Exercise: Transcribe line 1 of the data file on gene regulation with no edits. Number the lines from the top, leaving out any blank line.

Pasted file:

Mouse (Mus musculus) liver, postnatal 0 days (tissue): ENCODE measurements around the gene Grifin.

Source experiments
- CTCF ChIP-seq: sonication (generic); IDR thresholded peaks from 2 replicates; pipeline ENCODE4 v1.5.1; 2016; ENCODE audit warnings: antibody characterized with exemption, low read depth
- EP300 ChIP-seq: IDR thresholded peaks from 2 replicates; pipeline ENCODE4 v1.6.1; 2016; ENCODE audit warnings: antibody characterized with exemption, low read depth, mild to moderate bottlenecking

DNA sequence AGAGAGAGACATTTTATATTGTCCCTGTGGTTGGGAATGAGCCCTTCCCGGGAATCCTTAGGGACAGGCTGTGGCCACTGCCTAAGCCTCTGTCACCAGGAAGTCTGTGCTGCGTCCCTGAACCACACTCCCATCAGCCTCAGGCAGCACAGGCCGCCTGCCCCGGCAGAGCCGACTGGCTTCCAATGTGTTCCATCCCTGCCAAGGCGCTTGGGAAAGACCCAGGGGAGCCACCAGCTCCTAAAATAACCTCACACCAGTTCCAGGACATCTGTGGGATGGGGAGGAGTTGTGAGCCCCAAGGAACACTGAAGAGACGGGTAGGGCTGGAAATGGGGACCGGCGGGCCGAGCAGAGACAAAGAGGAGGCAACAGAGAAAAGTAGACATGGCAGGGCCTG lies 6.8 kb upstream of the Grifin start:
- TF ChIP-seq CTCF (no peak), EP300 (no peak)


Mouse (Mus musculus) liver, postnatal 0 days (tissue): ENCODE measurements around the gene Grifin.